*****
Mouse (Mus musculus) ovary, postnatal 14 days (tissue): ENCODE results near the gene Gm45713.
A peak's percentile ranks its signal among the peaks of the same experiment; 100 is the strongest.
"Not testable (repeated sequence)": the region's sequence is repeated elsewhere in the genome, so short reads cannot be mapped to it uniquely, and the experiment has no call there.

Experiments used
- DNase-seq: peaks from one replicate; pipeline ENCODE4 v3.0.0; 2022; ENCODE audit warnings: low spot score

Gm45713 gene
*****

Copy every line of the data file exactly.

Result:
Mouse (Mus musculus) ovary, postnatal 14 days (tissue): ENCODE results near the gene Gm45713.
A peak's percentile ranks its signal among the peaks of the same experiment; 100 is the strongest.
"Not testable (repeated sequence)": the region's sequence is repeated elsewhere in the genome, so short reads cannot be mapped to it uniquely, and the experiment has no call there.

Experiments used
- DNase-seq: peaks from one replicate; pipeline ENCODE4 v3.0.0; 2022; ENCODE audit warnings: low spot score

Gm45713 gene